Award-winning director Joe Wright envelops moviegoers in a symphony of emotions with music, romance, and beauty in Cyrano, re-imagining the timeless tale of a heartbreaking love triangle. A man ahead of his time, Cyrano de Bergerac (played by Peter Dinklage) dazzles whether with ferocious wordplay at a verbal joust or with brilliant swordplay in a duel. But, convinced that his appearance renders him unworthy of the love of a devoted friend, the luminous Roxanne (Haley Bennett), Cyrano has yet to declare his feelings for her — and Roxanne has fallen in love, at first sight, with Christian (Kelvin Harrison Jr.).
With films like Atonement, Pride & Prejudice, and Anna Karenina under his belt, Joe Wright was the perfect director for this delicious adaptation of Erica Schmidt‘s stage musical. From page to stage, and now to the big screen, CYRANO is a classic tale of a man hindered by pride. Unable to express his love for Roxanne, Cyrano becomes a pawn in a love triangle. Poetic maestro and prolific swordsman Cyrano has always been in love with childhood friend Roxanne. When she falls in love, at first sight, with the newly arrived Christian, Cyrano promises to protect him from harm. To further complicate matters, Cyrano agrees to write daily love letters to Roxanne, posing as Christian. Filled with catchy songs, delicious wordplay, and performances that will leave you in awe, CYRANO is a musical for the ages.
Kelvin Harrison Jr. plays Christian, a young soldier under Cyrano’s guide. His fresh energy is a superb foil to Dinklage’s worldliness. Ben Mendelsohn plays Duke De Guiche with a slimy foppish style that rubs you the wrong way from the beginning. He is manipulative and, (dare I say) dastardly.
Haley Bennett, as Roxanne, has the voice of an angel. Effortless and aerie, the perfect ingenue. Her chemistry with Dinklage is electric as they are reprising their roles from Schmidt’s musical. They nail every single beat together. It’s cinematic magic.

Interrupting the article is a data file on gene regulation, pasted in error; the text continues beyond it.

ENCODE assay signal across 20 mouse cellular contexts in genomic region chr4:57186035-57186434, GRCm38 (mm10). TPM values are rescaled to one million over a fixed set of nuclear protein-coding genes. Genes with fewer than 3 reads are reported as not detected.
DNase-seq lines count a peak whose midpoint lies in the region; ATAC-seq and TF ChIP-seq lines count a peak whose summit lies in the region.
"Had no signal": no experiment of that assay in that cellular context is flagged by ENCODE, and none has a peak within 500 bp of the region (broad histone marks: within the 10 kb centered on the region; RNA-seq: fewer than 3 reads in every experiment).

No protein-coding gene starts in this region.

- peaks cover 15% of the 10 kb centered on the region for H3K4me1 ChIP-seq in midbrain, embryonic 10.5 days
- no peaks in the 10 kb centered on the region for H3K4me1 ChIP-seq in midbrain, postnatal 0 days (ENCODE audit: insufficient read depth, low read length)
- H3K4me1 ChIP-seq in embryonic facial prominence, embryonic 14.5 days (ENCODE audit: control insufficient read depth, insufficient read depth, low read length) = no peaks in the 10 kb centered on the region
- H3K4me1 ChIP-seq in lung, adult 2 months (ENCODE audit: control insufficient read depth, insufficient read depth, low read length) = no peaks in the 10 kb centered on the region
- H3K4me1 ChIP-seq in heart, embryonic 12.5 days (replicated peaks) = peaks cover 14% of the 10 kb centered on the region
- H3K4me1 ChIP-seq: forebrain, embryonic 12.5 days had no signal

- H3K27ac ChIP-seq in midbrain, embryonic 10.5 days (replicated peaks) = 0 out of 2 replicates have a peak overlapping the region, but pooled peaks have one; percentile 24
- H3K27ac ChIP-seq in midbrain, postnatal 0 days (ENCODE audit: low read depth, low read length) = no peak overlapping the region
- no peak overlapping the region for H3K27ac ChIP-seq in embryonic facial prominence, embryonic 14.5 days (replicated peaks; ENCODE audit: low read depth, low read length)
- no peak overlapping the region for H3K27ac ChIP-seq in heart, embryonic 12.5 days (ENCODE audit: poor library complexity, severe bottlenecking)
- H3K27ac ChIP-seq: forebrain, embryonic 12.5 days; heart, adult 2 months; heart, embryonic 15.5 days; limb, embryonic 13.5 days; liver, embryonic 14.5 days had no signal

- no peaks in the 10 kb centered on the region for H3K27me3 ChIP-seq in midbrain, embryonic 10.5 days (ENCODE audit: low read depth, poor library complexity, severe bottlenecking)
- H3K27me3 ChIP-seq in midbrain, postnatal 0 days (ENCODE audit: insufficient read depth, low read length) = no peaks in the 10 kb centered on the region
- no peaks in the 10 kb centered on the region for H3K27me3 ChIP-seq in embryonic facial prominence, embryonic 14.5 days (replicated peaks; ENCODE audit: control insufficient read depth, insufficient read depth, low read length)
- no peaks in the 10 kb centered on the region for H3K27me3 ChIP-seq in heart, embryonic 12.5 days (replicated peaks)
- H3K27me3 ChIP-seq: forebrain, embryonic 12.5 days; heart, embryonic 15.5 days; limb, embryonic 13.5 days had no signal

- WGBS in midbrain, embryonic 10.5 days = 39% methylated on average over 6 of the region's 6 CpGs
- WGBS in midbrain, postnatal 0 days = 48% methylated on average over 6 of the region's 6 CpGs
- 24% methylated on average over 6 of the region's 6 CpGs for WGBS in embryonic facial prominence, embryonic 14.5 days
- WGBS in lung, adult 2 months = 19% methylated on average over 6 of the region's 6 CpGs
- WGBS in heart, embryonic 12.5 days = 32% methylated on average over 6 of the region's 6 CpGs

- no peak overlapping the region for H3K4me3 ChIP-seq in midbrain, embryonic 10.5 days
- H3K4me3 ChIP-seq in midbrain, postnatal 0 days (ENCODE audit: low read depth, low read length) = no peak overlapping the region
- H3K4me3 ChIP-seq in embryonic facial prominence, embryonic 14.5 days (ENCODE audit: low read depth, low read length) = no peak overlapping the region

Peter Dinklage is mesmerizing in the titular role. Sometimes an actor comes along that captivates so thoroughly you find yourself lost in their words and presence. Dinklage hypnotizes the audience at every turn with humor, passion, and heartbreak. His confidence translates into an unadulterated sexiness. I found myself swooning as he navigated fight choreography, lyrics, and wit with ease. This performance is nothing less than award-worthy. (Shame on the Academy for no nomination.)
The choreography is spellbinding. The costumes and sets are lush. The cinematography and framing from Seamus McGarvey are characters unto themselves. Schmidt’s screenplay drips with wordplay and longing. With the music by Aaron and Bryce Dessner and lyrics by Matt Berninger and Carin Besser, Joe Wright has a brilliant film on his hands. CYRANO deserves a theatrical viewing. Even at two hours, I did not want it to end. It’s a glorious experience.
The greatest love story ever told is in theaters everywhere on February 25th.
Cast: Peter Dinklage, Haley Bennett, Kelvin Harrison Jr., Ben Mendelsohn
Directed by: Joe Wright
Screenplay by: Erica Schmidt
Based on: The stage musical adapted and directed by Erica Schmidt, from “Cyrano de Bergerac” by Edmond Rostand, with music by Aaron & Bryce Dessner and lyrics by Matt Berninger & Carin Besser
Producers: Tim Bevan, Eric Fellner, Guy Heeley
Executive Producers: Erica Schmidt, Sarah-Jane Robinson, Sheeraz Shah, Lucas Webb, Matt Berninger, Carin Besser, Aaron Dessner, Bryce Dessner, Kevin Ulrich, Aaron L. Gilbert, Jason Cloth
Music by: Bryce Dessner & Aaron Dessner
Rated: PG-13 for some strong violence, thematic and suggestive material, brief language
Soundtrack Available on Decca Records